THIS book is a result of a study of Japan's economic affairs that has extended over a considerable period. The study began during my residence in the country between 1922 and 1925, and much of the material that forms the basis of the later chapters was collected during a second visit paid to Japan in 1936 for the purpose of investigating economic conditions at first hand. I began to write the book early in 1939, but the outbreak of the war compelled me to lay it aside for five years, and at the same time deprived me of access to some of the primary sources on which I should have liked to draw. The book was completed on the eve of Japan's surrender to the United Nations.
I have tried to describe the process of economic development in Japan between the time when she first entered upon her career of Westernization and the beginning of the war with China in 1937. I have written in the belief that an appreciation of this process of development is necessary both to an understanding of recent events in the Far East and also to the formulation of a wise economic policy towards Japan now that she has been defeated. But the book is intended to provide a background of knowledge rather than suggestions for policy or speculation about what is to come. The main emphasis throughout has been on industrial and financial development and organization and on economic policy, although the study has not been confined to those fields. It is hoped that economists and others who concern themselves with economic affairs and policy will find some general interest in tracing the evolution of a modern industrial system within a society so differently constituted from that of Western nations.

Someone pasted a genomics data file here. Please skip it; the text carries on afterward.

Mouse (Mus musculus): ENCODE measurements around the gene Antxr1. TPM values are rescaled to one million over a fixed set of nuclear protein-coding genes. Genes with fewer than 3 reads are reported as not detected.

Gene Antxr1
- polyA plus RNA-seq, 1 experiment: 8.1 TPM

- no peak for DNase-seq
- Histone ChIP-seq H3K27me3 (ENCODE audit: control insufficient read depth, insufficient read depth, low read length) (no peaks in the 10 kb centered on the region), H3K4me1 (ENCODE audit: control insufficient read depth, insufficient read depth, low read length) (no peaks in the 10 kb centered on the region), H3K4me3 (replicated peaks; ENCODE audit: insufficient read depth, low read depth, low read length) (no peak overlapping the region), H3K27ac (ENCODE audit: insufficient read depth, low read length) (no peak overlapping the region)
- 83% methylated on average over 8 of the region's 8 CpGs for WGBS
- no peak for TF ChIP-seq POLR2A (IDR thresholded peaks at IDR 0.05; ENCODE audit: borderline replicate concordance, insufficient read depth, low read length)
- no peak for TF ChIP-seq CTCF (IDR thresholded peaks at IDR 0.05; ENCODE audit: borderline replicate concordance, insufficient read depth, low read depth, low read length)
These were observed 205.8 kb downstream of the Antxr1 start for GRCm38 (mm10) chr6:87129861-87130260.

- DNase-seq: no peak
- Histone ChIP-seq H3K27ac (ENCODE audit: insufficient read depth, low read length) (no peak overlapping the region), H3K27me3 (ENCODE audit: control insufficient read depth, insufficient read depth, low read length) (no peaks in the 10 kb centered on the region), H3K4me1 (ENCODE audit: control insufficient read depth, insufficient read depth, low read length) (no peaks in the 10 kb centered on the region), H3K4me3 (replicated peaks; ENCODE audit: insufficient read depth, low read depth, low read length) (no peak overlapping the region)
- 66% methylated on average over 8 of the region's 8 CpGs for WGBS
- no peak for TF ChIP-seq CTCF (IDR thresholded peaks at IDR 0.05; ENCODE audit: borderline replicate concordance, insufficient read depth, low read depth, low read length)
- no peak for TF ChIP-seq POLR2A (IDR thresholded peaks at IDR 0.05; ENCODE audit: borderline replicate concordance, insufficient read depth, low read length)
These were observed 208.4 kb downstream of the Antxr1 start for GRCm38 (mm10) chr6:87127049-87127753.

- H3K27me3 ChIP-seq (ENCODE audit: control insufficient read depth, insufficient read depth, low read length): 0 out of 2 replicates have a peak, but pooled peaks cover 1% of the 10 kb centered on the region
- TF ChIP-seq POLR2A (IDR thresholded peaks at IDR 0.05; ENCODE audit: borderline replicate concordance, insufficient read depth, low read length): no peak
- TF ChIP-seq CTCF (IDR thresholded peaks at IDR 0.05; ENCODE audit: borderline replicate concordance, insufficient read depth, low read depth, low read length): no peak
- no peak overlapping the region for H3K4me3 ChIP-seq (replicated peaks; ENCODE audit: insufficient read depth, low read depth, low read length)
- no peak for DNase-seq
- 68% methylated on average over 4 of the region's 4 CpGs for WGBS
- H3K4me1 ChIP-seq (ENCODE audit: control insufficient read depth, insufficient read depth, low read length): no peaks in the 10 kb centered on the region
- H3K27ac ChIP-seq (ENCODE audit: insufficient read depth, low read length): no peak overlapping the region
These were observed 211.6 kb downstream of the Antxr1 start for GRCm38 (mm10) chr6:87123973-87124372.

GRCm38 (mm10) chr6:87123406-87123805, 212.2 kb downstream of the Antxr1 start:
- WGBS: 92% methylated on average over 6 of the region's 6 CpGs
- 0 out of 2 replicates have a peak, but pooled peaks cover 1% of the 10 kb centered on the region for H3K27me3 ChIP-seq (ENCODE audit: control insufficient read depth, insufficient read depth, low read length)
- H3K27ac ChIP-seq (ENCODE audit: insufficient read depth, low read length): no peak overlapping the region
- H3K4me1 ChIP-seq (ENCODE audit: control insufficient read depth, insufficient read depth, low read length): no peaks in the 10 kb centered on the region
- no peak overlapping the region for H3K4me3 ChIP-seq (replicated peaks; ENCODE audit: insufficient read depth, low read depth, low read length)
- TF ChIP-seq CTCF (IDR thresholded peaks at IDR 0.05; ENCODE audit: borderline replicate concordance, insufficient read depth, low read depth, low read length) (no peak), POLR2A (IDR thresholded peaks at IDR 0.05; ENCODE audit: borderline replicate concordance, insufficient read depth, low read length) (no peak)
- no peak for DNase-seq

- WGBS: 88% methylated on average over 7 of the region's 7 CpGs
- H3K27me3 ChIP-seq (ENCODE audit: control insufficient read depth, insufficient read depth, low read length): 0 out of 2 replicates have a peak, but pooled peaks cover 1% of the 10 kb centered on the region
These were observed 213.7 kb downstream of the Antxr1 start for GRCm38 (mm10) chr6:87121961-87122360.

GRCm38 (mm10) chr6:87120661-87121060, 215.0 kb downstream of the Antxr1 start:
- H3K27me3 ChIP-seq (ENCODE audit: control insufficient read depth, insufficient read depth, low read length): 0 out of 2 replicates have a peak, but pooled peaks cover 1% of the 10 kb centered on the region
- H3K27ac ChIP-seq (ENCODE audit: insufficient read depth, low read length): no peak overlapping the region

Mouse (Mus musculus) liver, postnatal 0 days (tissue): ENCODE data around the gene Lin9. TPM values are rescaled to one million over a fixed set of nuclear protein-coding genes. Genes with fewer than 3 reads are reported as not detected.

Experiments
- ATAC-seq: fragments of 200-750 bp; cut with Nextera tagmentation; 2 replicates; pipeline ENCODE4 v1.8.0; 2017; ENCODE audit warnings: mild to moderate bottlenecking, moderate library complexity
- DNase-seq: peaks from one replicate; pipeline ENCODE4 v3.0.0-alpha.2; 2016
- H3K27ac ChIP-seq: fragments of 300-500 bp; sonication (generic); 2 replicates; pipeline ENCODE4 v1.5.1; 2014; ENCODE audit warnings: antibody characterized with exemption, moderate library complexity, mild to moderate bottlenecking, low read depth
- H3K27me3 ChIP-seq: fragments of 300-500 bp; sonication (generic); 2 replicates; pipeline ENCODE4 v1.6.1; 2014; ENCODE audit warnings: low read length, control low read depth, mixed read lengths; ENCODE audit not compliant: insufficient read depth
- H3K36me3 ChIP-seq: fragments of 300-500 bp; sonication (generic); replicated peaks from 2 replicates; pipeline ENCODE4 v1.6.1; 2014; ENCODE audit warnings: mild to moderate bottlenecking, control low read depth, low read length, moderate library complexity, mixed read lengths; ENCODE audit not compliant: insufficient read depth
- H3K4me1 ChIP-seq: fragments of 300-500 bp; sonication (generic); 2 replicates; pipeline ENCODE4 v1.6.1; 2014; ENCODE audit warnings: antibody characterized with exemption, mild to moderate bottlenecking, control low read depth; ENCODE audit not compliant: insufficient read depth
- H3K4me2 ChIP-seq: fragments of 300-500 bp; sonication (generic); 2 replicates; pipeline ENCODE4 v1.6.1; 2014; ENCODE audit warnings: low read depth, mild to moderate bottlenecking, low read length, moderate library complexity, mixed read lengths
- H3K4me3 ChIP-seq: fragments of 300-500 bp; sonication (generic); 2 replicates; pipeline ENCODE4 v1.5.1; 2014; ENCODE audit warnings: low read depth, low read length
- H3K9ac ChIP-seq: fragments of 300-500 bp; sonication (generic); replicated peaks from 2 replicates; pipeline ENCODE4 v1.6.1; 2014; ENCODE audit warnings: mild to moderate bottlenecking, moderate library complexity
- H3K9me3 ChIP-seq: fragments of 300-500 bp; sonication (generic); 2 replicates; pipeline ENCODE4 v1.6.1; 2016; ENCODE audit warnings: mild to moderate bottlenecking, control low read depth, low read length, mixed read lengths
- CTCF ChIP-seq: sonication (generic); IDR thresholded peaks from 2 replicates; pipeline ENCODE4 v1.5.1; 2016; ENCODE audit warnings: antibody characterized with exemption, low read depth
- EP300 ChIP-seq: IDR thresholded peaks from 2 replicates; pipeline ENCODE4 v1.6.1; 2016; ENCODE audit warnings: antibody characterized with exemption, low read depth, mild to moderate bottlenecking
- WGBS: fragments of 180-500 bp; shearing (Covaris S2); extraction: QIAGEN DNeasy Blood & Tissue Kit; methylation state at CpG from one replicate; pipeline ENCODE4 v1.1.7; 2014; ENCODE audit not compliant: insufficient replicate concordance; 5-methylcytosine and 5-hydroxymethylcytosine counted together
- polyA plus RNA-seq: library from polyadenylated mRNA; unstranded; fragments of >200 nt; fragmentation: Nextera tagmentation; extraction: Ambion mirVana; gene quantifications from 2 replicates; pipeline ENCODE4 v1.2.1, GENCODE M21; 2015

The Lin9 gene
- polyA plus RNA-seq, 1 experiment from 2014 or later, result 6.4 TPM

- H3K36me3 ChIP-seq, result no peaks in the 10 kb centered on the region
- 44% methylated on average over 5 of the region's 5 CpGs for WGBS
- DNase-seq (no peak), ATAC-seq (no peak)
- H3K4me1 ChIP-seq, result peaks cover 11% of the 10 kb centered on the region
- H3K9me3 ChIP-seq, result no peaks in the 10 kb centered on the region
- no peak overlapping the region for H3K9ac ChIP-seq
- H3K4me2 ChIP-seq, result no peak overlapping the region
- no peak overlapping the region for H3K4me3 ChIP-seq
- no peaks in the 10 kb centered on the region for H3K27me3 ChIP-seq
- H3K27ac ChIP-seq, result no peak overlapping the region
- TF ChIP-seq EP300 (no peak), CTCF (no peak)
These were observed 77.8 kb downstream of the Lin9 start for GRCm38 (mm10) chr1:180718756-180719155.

So far as possible, I have supported general statements by statistical evidence; but in order to avoid cumbering the text with tables and to provide the means of convenient reference, I have relegated most of the figures to a statistical appendix. I have included a bibliography which, though by no means complete, indicates some of the main printed sources that I have found useful and also offers suggestions for further study.
I am greatly indebted to my wife for help in preparing the book for publication.
G. C. ALLEN